Sir Thomas Moor has nothing on Vic Cornellier. Truly a man for all seasons, Vic could be held up as the poster child for all past and future AB Athletic Hall of Famers. When you look at his accomplishments on and off the field in high school to this present day, he is an AB icon.
The 1960 AB graduate was captain of the soccer, basketball and baseball teams. Just as with King Arthur, facts fade and blend into the fog of history, leaving us to sort out truth and myth in the legend of Camelot, the passage of time has made the exact details of Vic's athletic prowess hard to pinpoint and list here. However, word of mouth and the testimonies of his peers leave no doubt that Vic was a rare athlete who roamed the fields, hills, and courts of the small country town that was Acton. Coach Issy Sterns(ab) had Vic on her "list" as one of the top five male athletes from 1950's decade.
Vic became a Boston University Terrier and played two years of soccer on the Commonwealth Ave campus. Vic has remained physically active over the past 25 years by pursuing hobbies as a racquetball player, avid skier and has been a private pilot for over 30 years.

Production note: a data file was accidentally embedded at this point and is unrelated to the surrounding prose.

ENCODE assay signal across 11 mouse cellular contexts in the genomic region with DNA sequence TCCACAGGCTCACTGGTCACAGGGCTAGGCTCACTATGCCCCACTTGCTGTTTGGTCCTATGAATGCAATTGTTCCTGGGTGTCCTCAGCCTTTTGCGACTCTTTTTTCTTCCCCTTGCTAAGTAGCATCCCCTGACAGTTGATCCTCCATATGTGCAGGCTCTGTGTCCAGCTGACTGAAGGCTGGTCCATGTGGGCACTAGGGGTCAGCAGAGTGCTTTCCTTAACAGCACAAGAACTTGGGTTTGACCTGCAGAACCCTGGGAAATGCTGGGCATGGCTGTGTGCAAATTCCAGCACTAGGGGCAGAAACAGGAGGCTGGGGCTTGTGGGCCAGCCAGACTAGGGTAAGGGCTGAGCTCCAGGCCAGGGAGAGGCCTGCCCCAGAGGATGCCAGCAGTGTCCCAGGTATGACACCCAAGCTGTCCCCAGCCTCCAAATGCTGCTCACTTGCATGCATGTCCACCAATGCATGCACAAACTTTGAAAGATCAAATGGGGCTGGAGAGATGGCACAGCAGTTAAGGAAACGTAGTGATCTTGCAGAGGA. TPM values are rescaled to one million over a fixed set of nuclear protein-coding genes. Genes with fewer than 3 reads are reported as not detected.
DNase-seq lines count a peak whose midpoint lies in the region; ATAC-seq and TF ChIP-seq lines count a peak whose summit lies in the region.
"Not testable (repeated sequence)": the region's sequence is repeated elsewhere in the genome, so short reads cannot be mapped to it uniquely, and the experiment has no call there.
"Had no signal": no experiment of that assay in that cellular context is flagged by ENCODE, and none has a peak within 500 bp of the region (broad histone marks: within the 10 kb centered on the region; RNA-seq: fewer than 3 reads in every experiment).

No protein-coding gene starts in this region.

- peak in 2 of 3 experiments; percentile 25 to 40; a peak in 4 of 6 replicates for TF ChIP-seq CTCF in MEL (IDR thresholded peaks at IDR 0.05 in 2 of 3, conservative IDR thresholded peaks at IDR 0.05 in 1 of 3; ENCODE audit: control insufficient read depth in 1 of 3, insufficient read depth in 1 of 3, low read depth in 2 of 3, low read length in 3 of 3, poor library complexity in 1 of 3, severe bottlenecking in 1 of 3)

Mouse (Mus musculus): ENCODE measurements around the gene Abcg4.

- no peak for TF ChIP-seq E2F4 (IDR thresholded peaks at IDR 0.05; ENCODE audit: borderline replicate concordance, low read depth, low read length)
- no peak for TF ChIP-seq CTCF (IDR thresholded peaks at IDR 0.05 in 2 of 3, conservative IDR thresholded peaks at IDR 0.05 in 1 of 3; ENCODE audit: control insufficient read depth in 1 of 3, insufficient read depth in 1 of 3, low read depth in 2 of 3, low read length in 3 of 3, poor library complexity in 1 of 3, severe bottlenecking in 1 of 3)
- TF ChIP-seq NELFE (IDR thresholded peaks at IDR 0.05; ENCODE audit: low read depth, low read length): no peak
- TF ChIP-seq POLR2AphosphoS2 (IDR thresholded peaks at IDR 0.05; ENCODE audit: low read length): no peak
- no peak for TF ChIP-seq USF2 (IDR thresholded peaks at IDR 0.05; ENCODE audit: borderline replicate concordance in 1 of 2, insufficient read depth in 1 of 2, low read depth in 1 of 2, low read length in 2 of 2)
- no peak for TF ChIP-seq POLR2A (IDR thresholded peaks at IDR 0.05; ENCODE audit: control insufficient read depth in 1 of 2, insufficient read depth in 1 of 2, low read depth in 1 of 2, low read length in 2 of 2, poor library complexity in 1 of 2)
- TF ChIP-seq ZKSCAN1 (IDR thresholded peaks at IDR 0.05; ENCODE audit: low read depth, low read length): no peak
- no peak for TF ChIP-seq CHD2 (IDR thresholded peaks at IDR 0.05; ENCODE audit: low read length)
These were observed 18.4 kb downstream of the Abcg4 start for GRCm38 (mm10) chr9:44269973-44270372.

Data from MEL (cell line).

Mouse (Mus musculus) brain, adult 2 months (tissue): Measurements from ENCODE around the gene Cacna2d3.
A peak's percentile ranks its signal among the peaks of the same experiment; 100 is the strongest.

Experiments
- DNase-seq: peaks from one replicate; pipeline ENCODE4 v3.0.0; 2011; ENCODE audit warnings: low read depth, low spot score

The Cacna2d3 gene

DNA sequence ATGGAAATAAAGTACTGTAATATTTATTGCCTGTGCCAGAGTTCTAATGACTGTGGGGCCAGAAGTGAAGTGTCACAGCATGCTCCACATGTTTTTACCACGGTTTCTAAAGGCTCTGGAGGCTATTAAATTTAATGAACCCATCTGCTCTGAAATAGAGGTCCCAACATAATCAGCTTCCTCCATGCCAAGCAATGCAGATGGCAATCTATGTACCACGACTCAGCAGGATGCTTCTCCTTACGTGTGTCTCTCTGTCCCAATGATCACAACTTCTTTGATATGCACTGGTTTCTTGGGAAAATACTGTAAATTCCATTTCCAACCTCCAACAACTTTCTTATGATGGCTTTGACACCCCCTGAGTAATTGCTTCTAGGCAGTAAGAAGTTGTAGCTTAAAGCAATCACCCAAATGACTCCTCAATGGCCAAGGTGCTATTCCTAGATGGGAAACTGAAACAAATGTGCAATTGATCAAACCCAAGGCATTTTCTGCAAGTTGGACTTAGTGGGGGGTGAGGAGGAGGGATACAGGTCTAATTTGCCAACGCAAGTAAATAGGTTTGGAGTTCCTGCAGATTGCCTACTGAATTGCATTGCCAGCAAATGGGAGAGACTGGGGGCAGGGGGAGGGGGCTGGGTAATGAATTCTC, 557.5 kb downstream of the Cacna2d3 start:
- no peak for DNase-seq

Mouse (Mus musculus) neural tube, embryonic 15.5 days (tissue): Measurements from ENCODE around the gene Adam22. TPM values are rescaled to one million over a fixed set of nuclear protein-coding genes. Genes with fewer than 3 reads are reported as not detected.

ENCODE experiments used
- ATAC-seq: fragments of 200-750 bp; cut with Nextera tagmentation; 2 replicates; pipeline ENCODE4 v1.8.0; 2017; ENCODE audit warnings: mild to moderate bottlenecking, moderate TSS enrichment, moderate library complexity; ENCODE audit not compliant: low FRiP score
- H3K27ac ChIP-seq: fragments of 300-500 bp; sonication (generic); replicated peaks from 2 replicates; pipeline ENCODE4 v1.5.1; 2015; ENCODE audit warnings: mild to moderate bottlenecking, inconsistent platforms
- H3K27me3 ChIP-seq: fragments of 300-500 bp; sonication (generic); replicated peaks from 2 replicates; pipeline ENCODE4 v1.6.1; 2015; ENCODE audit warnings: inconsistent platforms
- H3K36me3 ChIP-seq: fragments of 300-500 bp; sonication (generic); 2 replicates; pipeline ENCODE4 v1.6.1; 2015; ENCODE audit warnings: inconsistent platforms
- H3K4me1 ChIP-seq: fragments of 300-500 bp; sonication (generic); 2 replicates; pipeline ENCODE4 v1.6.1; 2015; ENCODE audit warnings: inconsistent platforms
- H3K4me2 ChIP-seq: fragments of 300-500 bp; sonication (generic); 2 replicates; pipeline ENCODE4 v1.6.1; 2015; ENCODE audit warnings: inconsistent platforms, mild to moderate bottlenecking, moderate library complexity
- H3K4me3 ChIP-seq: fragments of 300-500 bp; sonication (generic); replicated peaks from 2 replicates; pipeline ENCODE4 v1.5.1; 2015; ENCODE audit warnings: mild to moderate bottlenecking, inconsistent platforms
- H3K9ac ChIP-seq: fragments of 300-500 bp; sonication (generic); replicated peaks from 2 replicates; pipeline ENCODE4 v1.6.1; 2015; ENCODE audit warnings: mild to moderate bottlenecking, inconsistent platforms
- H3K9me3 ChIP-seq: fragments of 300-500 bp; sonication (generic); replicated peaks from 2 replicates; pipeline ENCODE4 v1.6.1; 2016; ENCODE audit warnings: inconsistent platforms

From 1964-1977, Vic worked across the country for PPG Industries as a construction project manager. Since 1977 to present, Vic has served as founder and chairman of the board of directors for TSI Corporation, a Washington DC based subcontractor for commercial glass and aluminum products. Many of the iconic new buildings and renovated buildings in our nation's Capital have utilized TSI's expertise. Vic is past chairman and trustee for the Calvert Health Systems and Memorial hospital. He is also the past treasurer and trustee for the Calverton School and co-chair of the National Iron Workers Training Fund.
Vic has been married to his AB classmate Julie (Tinker) Cornellier for 53 years. They have a daughter Sarah (a horse trainer) and three sons, Peter, David and Thomas, all of whom hold positions at TSI Corp.
To quote Vic, "all leadership skills and life experiences were learned in the athletic environment, more so than in the classrooms. The mental and physical challenges provided my basis for leadership in a demanding industry to a point where we now lead over 240 employees in a highly competitive environment to daily success. To this day, I clearly recall ABRHS athletic coaching strategies from Mr. Dylan, Mr. James, and Mr. Dadoli, whose advice and direction set a path for success."